3. Show that branches are used to undertake cohesive development tasks
    4. Show that branches effectively protect developers from concurrent development interruptions
  1. History
    1. Git and Mercurial basic history - birth, growth, majority use in Debian
    2. Adopting new VC is very difficult - citing experiences by Gnome, KDE, and Python
  2. RQ1 "Why did projects rapidly adopt DVC?"
    1. Interviews show that main reason is to use branches for better cohesion and isolation
    2. Exactly how cohesive are branches? How well do they isolate feature teams?
    3. If developers use branches to isolate tasks, branches will be cohesive. On the other hand, developers could use branches merely to isolate personal development work, without separating work into tasks
  3. RQ2 "How cohesive are branches?"
    1. Coupling and Interruption
      1. Should checkpoint code at frequent intervals separate from 'team repo' - only tested and stable code should be integrated into 'team repo'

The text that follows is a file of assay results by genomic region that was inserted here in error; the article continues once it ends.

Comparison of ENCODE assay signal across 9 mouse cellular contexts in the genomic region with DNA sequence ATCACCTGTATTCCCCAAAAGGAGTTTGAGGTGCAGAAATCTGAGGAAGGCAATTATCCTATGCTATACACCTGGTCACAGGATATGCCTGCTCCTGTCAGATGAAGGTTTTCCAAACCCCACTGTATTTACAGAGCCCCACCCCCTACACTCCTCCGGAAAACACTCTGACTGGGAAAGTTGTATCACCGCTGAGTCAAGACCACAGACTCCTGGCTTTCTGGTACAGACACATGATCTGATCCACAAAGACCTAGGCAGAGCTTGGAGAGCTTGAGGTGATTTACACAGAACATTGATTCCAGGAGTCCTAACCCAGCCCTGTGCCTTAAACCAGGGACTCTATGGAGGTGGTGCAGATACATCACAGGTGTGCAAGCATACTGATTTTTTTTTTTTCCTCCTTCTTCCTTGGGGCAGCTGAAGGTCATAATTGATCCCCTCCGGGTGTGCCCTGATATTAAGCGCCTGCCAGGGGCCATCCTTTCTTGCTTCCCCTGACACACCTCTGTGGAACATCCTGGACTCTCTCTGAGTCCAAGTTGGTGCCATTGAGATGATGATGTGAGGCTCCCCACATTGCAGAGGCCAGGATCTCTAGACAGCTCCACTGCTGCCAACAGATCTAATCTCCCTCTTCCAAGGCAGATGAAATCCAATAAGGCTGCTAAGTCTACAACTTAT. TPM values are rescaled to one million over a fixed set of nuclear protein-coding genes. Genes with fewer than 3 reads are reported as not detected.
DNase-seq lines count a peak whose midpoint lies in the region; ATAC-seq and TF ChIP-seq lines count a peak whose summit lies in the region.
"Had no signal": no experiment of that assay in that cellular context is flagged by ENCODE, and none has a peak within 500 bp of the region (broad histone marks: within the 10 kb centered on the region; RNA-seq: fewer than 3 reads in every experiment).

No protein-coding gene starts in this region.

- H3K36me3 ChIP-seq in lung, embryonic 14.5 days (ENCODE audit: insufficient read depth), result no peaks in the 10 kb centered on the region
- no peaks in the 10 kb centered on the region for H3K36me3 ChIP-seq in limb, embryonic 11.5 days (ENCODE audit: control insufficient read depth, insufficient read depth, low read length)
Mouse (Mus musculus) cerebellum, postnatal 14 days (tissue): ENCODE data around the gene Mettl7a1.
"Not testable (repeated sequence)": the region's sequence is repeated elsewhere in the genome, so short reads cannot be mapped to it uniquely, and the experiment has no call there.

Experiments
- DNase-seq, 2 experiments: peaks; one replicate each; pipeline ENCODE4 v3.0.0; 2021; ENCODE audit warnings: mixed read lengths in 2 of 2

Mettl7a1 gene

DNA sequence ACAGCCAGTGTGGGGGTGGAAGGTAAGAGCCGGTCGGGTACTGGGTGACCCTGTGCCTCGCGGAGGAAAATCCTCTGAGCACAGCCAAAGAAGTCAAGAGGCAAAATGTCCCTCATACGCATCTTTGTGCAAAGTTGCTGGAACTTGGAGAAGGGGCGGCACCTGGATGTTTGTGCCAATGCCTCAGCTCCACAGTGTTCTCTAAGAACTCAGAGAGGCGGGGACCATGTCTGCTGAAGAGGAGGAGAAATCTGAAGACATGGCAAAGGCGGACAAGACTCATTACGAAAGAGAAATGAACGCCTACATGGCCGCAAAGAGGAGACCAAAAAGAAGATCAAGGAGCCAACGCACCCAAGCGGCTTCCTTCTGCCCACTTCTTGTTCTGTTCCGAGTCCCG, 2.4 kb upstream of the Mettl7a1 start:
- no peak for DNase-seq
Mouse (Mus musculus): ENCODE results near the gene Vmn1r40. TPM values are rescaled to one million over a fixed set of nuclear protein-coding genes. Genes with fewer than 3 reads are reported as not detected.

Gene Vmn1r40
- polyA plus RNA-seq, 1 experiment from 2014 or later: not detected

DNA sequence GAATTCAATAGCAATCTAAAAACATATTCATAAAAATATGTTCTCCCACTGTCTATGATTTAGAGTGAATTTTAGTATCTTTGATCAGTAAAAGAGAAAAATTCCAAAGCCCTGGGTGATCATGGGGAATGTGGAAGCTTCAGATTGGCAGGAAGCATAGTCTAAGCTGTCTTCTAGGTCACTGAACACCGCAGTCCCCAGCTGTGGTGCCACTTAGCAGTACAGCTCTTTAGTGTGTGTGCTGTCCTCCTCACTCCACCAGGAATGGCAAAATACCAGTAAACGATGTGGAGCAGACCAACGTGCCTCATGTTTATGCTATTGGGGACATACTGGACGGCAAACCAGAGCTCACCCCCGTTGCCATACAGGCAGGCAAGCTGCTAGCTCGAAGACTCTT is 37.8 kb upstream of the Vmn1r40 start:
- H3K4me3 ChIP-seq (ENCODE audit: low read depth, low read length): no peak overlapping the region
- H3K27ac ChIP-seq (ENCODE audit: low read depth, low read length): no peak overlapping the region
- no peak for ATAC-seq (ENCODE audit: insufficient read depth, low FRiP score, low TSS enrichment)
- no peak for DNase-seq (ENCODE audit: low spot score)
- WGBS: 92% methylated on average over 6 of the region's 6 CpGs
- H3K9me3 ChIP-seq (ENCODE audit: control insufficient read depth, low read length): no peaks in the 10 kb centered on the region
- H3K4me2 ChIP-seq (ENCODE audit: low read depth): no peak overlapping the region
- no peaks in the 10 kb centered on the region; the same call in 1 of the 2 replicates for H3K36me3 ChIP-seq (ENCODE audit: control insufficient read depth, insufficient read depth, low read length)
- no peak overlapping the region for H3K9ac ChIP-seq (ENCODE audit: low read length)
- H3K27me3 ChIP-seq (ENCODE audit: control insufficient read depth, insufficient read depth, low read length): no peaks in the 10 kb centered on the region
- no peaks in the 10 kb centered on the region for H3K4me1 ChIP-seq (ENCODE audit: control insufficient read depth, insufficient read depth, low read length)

2. When ready, integration must not be difficult or gains of personal branch is lost
      3. When not using branches, changes are not proven stable, require integration work
      4. Studies show that resuming from interruption takes at least 15 minutes
  4. RQ3 "To what extent do branches protect developers from integration interruptions caused by concurrent work in other branches?"

  1. Began with interviews to developer hypothesis regarding motivations for adoption
  2. Empirically evaluating by performing statistical analysis
  3. Semi-structured interviews (sounds like high probability for introduction of non-scientific bias)

  1. Description of linearizing a branched DVC history